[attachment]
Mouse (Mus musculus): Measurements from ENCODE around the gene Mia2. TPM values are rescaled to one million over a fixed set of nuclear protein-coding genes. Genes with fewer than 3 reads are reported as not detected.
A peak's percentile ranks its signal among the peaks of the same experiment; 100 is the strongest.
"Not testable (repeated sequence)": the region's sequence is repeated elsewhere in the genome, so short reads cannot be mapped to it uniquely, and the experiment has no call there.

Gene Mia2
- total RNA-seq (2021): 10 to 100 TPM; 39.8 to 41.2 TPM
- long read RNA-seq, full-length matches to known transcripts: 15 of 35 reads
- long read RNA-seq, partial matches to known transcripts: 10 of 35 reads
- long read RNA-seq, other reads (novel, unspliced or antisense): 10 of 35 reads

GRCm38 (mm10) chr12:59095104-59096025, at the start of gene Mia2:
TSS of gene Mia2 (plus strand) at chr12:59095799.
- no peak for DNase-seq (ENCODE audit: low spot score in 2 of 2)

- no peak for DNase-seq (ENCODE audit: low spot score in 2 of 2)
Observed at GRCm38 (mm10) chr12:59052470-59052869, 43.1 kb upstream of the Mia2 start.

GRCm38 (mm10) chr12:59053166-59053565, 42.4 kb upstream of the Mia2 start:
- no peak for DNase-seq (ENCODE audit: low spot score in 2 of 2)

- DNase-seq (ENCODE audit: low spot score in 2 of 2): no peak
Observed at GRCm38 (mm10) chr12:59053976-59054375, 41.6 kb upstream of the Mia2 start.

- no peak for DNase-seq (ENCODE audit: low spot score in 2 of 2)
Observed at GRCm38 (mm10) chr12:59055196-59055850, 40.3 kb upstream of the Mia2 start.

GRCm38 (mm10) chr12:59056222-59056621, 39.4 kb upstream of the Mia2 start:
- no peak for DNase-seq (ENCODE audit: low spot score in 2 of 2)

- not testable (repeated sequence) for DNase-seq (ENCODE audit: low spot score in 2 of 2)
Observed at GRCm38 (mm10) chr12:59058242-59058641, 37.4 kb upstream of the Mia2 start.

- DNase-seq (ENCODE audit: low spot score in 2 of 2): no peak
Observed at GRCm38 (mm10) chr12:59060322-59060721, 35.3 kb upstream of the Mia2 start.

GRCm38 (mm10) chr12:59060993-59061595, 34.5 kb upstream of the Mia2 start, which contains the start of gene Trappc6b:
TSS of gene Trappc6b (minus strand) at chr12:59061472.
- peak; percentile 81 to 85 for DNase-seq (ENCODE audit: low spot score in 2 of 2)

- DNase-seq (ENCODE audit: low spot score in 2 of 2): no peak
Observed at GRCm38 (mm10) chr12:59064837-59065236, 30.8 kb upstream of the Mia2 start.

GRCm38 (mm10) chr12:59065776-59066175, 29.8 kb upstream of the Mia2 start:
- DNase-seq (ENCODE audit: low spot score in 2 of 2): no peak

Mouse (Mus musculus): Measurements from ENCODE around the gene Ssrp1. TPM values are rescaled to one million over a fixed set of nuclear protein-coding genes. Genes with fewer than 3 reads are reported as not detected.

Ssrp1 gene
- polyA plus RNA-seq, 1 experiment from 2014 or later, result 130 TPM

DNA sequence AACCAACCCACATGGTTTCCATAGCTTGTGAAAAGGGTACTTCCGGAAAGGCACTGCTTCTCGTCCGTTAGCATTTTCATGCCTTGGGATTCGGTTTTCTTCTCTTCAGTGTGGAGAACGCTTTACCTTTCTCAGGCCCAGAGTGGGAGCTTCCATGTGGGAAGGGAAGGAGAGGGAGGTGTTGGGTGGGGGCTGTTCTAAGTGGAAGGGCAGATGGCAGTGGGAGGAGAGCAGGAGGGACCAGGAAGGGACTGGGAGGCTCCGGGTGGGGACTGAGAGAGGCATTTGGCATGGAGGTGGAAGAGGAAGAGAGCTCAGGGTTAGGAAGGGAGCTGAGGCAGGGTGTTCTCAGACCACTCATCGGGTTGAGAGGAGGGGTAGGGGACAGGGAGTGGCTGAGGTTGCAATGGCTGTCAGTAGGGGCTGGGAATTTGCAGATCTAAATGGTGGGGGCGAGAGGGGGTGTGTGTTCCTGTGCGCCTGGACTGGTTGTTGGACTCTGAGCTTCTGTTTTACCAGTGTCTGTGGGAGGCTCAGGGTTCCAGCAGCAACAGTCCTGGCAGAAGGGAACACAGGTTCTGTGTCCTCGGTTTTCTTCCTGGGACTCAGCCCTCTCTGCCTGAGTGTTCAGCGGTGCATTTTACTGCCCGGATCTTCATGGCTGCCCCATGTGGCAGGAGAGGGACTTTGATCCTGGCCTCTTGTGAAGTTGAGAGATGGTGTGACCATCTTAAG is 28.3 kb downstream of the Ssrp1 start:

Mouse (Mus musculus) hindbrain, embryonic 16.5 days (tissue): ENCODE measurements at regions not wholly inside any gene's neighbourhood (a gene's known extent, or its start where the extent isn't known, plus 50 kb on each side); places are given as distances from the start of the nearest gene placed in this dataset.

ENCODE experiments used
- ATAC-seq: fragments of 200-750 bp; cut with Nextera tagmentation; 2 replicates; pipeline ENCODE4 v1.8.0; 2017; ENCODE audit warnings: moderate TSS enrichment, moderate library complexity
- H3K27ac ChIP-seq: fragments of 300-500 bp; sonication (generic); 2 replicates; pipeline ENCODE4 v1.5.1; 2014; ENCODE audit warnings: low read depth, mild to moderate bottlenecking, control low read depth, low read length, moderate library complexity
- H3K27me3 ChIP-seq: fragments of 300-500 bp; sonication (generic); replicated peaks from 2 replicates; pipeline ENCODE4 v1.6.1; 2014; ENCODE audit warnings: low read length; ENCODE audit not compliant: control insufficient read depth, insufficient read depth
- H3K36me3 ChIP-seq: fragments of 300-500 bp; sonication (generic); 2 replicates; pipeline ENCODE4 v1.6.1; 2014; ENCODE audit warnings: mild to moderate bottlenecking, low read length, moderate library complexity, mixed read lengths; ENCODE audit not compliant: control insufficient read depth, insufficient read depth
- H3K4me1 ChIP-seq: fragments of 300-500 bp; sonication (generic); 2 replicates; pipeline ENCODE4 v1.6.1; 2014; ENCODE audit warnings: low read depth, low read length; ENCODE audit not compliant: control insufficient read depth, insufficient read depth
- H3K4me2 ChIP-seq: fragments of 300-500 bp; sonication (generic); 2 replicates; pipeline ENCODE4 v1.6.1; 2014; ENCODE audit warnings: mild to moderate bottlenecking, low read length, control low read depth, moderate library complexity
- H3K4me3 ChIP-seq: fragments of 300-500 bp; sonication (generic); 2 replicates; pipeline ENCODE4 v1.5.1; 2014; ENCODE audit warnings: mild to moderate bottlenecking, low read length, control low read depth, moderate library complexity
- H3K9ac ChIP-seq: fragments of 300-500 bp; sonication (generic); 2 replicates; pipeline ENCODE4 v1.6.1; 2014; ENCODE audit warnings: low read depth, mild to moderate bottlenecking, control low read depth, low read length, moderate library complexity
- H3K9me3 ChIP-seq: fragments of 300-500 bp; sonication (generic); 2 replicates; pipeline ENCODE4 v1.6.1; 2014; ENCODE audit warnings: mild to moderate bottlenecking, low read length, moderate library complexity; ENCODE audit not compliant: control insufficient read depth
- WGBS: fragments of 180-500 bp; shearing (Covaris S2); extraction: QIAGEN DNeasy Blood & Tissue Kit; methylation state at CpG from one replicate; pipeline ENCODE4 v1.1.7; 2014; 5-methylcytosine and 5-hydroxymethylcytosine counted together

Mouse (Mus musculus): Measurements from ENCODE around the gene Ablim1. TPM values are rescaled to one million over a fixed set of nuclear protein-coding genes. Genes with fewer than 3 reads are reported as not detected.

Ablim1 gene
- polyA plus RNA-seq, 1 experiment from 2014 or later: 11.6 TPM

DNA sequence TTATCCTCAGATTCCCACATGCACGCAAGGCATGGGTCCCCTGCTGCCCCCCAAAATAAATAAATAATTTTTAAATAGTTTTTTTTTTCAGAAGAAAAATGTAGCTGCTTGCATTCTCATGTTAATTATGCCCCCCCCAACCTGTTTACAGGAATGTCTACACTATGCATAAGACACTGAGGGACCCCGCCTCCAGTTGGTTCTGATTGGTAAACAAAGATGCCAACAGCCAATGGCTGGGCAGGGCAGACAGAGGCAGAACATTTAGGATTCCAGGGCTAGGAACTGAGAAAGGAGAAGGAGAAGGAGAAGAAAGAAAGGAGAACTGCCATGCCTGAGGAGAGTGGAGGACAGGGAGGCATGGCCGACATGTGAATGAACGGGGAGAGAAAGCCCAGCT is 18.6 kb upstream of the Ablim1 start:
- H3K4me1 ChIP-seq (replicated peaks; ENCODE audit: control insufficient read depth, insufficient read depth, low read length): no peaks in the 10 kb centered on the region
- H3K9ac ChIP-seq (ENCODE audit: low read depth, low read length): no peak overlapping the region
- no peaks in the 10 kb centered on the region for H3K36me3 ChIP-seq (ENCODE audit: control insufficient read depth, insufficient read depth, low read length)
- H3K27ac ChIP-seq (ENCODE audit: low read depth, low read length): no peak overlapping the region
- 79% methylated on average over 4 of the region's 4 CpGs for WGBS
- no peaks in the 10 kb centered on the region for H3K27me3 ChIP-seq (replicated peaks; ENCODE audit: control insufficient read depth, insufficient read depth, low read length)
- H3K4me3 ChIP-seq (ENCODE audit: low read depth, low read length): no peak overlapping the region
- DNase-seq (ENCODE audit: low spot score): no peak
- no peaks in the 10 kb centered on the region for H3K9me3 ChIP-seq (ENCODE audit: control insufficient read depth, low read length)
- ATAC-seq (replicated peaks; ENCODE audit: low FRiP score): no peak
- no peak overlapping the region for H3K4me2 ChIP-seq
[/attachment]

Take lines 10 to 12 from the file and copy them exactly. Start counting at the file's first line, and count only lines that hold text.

TSS of gene Mia2 (plus strand) at chr12:59095799.
- no peak for DNase-seq (ENCODE audit: low spot score in 2 of 2)

- no peak for DNase-seq (ENCODE audit: low spot score in 2 of 2)